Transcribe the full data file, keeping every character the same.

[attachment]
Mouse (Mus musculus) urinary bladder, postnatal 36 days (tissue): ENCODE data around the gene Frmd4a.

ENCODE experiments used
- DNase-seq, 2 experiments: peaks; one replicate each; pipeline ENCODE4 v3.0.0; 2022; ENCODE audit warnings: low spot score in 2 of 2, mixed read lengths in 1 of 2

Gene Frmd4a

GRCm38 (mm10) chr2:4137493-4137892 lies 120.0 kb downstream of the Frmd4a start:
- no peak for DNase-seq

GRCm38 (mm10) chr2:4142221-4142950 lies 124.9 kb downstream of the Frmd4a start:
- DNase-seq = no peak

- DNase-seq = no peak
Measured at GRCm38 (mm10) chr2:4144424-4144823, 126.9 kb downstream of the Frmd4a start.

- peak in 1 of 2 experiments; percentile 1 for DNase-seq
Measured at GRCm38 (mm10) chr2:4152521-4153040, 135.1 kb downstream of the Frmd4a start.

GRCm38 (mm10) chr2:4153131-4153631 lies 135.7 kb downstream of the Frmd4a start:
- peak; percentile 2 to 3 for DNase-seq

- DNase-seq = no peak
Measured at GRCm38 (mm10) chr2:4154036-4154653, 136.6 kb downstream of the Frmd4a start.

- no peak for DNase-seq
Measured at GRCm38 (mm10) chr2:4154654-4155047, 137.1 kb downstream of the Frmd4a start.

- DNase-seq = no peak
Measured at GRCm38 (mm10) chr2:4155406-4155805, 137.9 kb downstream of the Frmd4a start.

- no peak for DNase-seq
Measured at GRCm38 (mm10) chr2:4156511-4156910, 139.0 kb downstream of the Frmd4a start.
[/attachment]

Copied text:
Mouse (Mus musculus) urinary bladder, postnatal 36 days (tissue): ENCODE data around the gene Frmd4a.

ENCODE experiments used
- DNase-seq, 2 experiments: peaks; one replicate each; pipeline ENCODE4 v3.0.0; 2022; ENCODE audit warnings: low spot score in 2 of 2, mixed read lengths in 1 of 2

Gene Frmd4a

GRCm38 (mm10) chr2:4137493-4137892 lies 120.0 kb downstream of the Frmd4a start:
- no peak for DNase-seq

GRCm38 (mm10) chr2:4142221-4142950 lies 124.9 kb downstream of the Frmd4a start:
- DNase-seq = no peak

- DNase-seq = no peak
Measured at GRCm38 (mm10) chr2:4144424-4144823, 126.9 kb downstream of the Frmd4a start.

- peak in 1 of 2 experiments; percentile 1 for DNase-seq
Measured at GRCm38 (mm10) chr2:4152521-4153040, 135.1 kb downstream of the Frmd4a start.

GRCm38 (mm10) chr2:4153131-4153631 lies 135.7 kb downstream of the Frmd4a start:
- peak; percentile 2 to 3 for DNase-seq

- DNase-seq = no peak
Measured at GRCm38 (mm10) chr2:4154036-4154653, 136.6 kb downstream of the Frmd4a start.

- no peak for DNase-seq
Measured at GRCm38 (mm10) chr2:4154654-4155047, 137.1 kb downstream of the Frmd4a start.

- DNase-seq = no peak
Measured at GRCm38 (mm10) chr2:4155406-4155805, 137.9 kb downstream of the Frmd4a start.

- no peak for DNase-seq
Measured at GRCm38 (mm10) chr2:4156511-4156910, 139.0 kb downstream of the Frmd4a start.